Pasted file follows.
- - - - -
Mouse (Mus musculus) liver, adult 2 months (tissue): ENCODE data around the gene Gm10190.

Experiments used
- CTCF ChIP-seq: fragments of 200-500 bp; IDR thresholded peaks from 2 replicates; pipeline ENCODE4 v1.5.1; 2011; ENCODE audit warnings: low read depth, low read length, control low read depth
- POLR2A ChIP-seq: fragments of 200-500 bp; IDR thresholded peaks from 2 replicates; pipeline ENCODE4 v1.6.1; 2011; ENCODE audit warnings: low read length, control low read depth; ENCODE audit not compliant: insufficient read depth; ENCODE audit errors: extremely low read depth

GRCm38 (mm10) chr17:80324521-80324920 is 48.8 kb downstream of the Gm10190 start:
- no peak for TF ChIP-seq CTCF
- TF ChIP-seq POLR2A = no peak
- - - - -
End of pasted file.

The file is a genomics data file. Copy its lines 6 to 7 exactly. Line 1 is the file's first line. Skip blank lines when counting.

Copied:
- no peak for TF ChIP-seq CTCF
- TF ChIP-seq POLR2A = no peak